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Aspen City Council looks at now-expanded use for Wheeler fund

Last year, voters approved an expansion of a tax fund earmarked for the Wheeler Opera House to also use for other purposes.
Kaya Williams
Aspen Public Radio
Last year, voters approved an expansion of a tax fund earmarked for the Wheeler Opera House to also use for other purposes.

In 1979, Aspen voters passed a half-percent “real estate transfer tax” that would mainly fund the Wheeler Opera House and up to $100,000 in arts and culture grants.

By about a 2-1 margin, Aspenites voted six years ago to extend the tax to sunset in 2039.

Over time, the tax has brought in a lot more money than the Wheeler is using.

And last year, Aspenites voted to lift the cap on grants and expand the purposes of the fund, with about 71% in favor of the broader use. The city can now also use the money to fund operations at the Red Brick Center for the Arts.

So, how much money is in the bucket? And where will it go now?

According to the budget that city staff presented to council Monday night, there will be almost $42.5 million in the Wheeler RETT fund by the end of next year.

In 2023, about $11 million of that could go into a balance for broader arts and culture purposes.

Before the vote last year, that money would have been mostly earmarked for the Wheeler.

There would still be about $31.5 million in the dedicated fund balance for the Wheeler next year.

The budget incorporates a staff recommendation to “spend down” the money earmarked for the Wheeler until it’s on par with the amount the historic opera house actually uses, while keeping the overall balance about the same.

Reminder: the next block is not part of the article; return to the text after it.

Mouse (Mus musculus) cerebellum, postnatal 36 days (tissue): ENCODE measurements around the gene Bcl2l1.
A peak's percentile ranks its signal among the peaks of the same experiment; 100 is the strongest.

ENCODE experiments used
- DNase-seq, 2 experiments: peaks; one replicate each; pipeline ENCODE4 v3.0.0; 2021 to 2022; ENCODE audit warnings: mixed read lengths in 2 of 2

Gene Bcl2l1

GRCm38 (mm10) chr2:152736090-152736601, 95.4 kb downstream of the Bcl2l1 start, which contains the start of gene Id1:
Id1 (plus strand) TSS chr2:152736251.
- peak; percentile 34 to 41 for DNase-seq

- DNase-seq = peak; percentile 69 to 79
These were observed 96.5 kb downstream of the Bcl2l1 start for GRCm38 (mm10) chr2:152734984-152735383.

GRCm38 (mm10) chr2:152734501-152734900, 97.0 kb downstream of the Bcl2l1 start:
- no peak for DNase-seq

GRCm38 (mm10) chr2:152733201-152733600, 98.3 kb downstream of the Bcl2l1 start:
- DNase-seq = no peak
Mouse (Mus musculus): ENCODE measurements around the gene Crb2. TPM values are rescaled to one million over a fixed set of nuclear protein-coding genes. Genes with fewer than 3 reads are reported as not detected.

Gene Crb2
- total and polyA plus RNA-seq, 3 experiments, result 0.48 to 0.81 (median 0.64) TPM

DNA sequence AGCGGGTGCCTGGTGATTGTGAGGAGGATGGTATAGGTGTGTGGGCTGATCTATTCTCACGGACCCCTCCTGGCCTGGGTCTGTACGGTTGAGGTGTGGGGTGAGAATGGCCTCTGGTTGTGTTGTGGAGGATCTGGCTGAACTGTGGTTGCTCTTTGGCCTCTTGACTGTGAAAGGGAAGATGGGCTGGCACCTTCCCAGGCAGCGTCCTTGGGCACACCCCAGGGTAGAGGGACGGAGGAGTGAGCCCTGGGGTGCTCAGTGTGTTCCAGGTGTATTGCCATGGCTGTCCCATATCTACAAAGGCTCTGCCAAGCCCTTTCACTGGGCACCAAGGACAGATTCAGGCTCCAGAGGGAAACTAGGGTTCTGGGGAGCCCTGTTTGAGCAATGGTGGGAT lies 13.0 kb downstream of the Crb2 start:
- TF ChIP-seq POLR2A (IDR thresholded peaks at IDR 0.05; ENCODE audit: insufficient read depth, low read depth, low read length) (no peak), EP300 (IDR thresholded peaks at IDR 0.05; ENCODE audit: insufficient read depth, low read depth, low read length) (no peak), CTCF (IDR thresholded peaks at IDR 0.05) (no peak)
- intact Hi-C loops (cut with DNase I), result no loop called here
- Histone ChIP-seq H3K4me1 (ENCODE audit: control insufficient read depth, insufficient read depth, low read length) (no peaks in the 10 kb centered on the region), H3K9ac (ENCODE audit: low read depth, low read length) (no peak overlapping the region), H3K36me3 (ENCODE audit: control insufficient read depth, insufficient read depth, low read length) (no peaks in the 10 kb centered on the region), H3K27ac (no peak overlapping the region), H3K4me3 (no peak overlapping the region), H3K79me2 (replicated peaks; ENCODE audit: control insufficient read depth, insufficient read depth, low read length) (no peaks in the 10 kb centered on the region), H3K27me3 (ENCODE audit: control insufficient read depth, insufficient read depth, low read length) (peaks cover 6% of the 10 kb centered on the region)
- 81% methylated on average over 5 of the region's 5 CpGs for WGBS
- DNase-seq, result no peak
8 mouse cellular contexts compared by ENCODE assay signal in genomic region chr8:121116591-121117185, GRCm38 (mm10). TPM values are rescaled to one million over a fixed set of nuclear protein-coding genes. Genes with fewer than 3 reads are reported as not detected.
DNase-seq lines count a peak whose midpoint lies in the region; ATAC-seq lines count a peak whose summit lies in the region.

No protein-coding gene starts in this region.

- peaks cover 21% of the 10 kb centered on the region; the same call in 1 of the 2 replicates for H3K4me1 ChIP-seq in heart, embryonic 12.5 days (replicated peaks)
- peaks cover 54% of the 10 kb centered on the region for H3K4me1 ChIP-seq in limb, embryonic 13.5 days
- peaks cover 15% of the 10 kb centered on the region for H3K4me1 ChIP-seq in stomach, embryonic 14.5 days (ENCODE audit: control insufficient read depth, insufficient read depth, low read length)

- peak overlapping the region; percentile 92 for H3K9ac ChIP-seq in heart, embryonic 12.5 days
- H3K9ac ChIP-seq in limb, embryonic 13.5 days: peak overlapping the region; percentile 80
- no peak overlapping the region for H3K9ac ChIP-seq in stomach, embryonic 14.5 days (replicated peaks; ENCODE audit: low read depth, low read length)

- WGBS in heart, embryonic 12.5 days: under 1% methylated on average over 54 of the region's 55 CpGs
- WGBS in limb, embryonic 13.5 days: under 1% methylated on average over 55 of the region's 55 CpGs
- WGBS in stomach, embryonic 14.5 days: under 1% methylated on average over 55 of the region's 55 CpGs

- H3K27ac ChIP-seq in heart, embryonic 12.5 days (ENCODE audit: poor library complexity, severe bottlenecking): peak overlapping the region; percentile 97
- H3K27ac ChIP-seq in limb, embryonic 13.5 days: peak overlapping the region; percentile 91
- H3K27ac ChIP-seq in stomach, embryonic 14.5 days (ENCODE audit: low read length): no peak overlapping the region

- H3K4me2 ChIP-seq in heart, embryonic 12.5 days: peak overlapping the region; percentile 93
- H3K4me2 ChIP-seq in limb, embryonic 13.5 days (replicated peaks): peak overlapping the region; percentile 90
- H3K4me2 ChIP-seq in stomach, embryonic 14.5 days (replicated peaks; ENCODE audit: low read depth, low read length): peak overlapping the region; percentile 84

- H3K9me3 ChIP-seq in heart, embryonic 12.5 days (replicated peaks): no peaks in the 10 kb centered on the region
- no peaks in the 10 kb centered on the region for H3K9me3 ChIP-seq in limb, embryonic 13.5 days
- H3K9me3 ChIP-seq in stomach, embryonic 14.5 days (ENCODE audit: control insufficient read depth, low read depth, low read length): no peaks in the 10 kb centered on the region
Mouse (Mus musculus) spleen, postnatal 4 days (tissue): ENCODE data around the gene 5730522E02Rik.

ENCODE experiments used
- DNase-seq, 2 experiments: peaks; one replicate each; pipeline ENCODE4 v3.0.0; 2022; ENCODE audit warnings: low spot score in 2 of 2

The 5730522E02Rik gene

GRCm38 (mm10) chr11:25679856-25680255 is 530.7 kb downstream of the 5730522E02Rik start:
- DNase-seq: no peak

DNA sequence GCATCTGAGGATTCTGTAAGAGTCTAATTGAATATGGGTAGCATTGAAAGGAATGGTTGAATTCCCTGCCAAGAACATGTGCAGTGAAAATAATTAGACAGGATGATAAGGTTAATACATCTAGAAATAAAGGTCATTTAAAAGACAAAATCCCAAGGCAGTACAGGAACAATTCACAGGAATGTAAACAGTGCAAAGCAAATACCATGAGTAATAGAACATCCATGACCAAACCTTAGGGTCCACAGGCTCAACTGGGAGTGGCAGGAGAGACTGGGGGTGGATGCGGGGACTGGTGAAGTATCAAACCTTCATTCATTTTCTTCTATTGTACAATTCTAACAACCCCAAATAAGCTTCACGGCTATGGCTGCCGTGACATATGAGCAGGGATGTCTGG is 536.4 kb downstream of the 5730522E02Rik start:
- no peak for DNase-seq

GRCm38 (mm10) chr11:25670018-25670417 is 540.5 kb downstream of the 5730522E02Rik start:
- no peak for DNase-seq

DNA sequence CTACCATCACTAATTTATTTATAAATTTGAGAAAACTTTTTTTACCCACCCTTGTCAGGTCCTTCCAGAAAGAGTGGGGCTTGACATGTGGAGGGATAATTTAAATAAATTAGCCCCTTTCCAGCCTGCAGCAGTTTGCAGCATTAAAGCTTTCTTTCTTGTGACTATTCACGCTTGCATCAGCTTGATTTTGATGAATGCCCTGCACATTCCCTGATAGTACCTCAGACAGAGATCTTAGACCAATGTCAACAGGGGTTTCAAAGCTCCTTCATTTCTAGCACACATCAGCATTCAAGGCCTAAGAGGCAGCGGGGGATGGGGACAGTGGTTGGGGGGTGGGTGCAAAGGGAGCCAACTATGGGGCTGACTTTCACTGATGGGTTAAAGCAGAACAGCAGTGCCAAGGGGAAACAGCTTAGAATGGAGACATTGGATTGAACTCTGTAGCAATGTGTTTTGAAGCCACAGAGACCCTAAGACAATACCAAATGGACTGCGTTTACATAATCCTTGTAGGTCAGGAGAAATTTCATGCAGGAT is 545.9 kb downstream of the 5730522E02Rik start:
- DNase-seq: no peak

Over time, the balance that can also be used for other creative uses would grow as more money comes in.

The city’s budget manager, Andrew Kramer, said it’s still up to the council to decide how the city will spend the money.

“The funding will always be there for the Wheeler depending on how you know the revenues come in and how council decides to do that,” Kramer said. “But it enables y'all and future councils the maximum flexibility to address any arts and culture needs that come up.”

City finance director Pete Strecker said the whole fund can still be used for the opera house if the need arises.

“Be assured that both of those totals can always be used for Wheeler purposes, so, in essence, it basically does not diminish any sort of strength that we have to take care of the Wheeler,” Strecker said.

Kaya Williams is the Edlis Neeson Arts and Culture Reporter at Aspen Public Radio, covering the vibrant creative and cultural scene in Aspen and the Roaring Fork Valley. She studied journalism and history at Boston University, where she also worked for WBUR, WGBH, The Boston Globe and her beloved college newspaper, The Daily Free Press. Williams joins the team after a stint at The Aspen Times, where she reported on Snowmass Village, education, mental health, food, the ski industry, arts and culture and other general assignment stories.